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How can I stop EX's nastiness hurting me so much.

(44 Posts)
Doesitgetbetter Sat 20-Dec-14 14:30:24

We have a DD together but broke up before she was born.

I have done everything in my power to encourage a close relationship between the 2 of them. He has seen her almost every day (at my house) since she was born, other than when he has chosen to go away to stay with friends which could be up to a week at a time.

I even had his dad stay with me for a week when he visited from abroad so he could spend time with his granddaughter.

Ex basically hates me and thinks I am the worlds worst person. Nothing is ever his fault, ever - in his eyes he is perfect and I am shit. He accuses me of trying to keep him away from DD if I dare to ask him not to visit for one day, which coincided with the night before having to endure one of his verbal outbursts towards me. He accuses me of all sorts and when I question him on it he denies it all and said I'm twisting things and I'm nuts. I can't talk to him or have a normal conversation about it because he gets irate.

He is really affecting my wellbeing.

DD is 11 months so I have an entire lifetime of dealing with his verbal abuse. How can I let it stop bothering me? Is there anything else I can do to put boundaries in place?

LadySybilLikesSloeGin Sat 20-Dec-14 14:41:26

You need to stop letting him into your home. Does he have his own place where he can see DD? It may be wise to see a solicitor to formalise the contact arrangements as it seems too much for him to see her every day. He sounds abusive BTW. His behaviour isn't about you, it's about him. Is he paying you maintenance?

Doesitgetbetter Sat 20-Dec-14 14:47:34

Thanks for the reply. He does have his own place but to be honest it makes me really uneasy the thought of him taking her each time. He has a really short temper and at least when he sees DD in my house he presents himself as dad of the year (so that's good for DD at least). Also he is not very careful, he would drive off without tightening her car seat straps for example, puts car heating up to 29 degrees, feeds her food with lashings of salt. So I hope this doesn't sound too controlling but I need to keep DD near me because I don't feel she is safe otherwise.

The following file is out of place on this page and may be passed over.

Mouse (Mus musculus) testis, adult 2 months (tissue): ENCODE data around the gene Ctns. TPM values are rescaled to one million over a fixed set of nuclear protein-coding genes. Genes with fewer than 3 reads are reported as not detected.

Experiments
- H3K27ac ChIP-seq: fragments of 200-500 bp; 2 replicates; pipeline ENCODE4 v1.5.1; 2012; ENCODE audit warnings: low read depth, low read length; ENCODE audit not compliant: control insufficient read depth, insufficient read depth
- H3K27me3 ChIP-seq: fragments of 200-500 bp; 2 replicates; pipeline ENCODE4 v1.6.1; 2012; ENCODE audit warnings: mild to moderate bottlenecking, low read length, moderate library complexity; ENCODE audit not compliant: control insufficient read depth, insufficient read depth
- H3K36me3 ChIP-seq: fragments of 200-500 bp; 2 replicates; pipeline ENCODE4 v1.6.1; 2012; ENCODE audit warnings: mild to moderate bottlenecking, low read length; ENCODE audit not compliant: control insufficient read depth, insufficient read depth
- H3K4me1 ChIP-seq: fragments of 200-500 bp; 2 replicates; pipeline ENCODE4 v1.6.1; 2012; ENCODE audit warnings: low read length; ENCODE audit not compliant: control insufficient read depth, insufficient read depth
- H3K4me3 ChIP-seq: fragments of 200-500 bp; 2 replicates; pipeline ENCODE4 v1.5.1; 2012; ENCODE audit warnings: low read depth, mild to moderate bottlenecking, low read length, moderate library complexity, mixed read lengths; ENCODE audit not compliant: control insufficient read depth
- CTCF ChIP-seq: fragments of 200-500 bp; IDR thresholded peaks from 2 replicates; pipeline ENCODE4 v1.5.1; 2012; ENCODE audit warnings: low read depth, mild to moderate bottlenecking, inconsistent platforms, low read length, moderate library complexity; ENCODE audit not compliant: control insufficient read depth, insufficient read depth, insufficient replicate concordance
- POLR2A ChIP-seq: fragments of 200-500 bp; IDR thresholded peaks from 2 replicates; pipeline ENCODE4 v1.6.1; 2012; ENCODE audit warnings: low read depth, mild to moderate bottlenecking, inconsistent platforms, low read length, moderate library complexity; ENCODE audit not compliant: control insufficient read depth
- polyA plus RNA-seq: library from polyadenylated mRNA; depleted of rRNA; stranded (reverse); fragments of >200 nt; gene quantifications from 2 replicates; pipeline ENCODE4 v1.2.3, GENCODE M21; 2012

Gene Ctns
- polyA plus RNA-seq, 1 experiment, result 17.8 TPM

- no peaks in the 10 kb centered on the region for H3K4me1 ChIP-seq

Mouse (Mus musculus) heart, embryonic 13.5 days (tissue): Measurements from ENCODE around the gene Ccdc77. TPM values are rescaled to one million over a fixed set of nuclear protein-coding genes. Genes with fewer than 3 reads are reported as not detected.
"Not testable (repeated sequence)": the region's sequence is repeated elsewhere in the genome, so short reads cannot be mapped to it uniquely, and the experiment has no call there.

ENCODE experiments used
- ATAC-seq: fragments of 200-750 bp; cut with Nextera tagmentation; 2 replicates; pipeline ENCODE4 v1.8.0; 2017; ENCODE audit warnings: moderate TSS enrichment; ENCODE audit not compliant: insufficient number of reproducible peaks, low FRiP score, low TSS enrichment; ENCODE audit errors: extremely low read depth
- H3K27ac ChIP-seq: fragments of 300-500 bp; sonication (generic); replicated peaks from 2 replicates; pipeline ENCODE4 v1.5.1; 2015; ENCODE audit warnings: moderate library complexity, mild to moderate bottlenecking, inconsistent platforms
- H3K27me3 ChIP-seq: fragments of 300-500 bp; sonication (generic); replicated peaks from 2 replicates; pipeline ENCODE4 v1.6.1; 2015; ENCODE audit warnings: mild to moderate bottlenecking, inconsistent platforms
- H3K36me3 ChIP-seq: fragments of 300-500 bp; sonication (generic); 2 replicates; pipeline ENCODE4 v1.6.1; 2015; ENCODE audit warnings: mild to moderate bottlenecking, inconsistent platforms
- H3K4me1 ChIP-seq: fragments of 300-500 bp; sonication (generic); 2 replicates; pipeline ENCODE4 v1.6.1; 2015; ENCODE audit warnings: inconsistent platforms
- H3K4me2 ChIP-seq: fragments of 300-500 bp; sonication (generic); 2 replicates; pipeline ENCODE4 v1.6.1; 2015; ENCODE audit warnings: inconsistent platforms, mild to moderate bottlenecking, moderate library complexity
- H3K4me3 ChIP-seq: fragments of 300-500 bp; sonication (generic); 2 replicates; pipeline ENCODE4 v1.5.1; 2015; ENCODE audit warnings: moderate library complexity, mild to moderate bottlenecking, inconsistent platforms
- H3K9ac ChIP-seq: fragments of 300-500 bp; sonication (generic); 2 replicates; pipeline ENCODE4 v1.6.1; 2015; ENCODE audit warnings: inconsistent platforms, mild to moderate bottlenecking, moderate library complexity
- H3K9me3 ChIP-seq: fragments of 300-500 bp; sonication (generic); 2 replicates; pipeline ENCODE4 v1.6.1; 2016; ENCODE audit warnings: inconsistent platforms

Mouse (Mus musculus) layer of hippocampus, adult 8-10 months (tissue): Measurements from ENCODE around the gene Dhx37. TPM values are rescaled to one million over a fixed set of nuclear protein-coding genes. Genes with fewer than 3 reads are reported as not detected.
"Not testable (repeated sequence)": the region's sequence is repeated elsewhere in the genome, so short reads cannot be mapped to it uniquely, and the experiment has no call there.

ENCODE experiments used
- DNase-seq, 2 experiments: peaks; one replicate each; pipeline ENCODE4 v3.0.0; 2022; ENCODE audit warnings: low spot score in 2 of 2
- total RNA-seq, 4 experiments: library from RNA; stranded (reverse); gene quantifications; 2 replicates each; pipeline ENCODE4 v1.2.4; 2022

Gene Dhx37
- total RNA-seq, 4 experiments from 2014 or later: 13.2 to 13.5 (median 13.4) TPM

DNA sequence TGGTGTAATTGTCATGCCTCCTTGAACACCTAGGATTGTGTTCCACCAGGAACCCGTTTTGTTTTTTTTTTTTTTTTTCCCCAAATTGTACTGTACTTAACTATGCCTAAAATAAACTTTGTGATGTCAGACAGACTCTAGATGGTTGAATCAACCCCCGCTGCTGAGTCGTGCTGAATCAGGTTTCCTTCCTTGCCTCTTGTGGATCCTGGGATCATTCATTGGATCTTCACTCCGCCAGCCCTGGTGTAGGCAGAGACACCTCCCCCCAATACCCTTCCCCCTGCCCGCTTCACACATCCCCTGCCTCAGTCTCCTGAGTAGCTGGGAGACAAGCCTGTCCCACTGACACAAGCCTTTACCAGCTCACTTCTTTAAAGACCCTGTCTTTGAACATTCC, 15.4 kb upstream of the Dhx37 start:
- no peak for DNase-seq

If we formalise things it would scare me that they may insist she does overnights with him for example. Also she is still BF and has never been away from me.

AliceinWinterWonderland Sat 20-Dec-14 14:49:57

Separate your home from the contact visits. Set up a definite day/time once or twice a week and stick to it. I am assuming based on your comments that he is not taking her out unsupervised, so I would either insist on contact in a public place (park, soft play, whatever suits you) or contact centre. This will most likely decrease the verbal abuse you are getting, as there will be other around you.

I had to do this with stbx, and it made a world of difference. He was abusive when we were together, and initially his contact visits were full of aggressive behaviour and verbal and physical abuse, so I had to stop him entering my home. He fought that for months, but now is finally realising that it's simply not going to happen.

AliceinWinterWonderland Sat 20-Dec-14 14:52:06

Just remember that once you implement this, you MUST stick to it. I slid back once... only once... and it was right back to square one again. Never again.

Twinklebells Sat 20-Dec-14 14:54:16

He is having too much contact and it should not be in your home. If he is abusive and she is in danger it will need to be a contact centre. Have you any record of his behaviour, HV, GP or police?

LadySybilLikesSloeGin Sat 20-Dec-14 14:55:26

She's far too young to stay with him overnight IMO, especially if you're BF. It's not as if he can do this wink

He shouldn't be seeing her at your place though. I can imagine how hard this is for you as he sounds very much like my ex. Ds is 15 and hasn't seen him since he was 11 (ds's choice after his father was verbally abusive to him). I've never felt happy about ds's father having contact time. He's hungover most of the time and I did worry about ds's safety but he was OK with ds (just very short tempered and would rip ds's clothes off if he'd been sick for example). The best way to distance yourself from him is to stop him from coming to your house. It's not practical for him to see her every day, what if you have plans? A formal arrangement would make a lot of sense (and they won't allow overnights until she's older. She's still a baby and needs you).

Doesitgetbetter Sat 20-Dec-14 15:02:26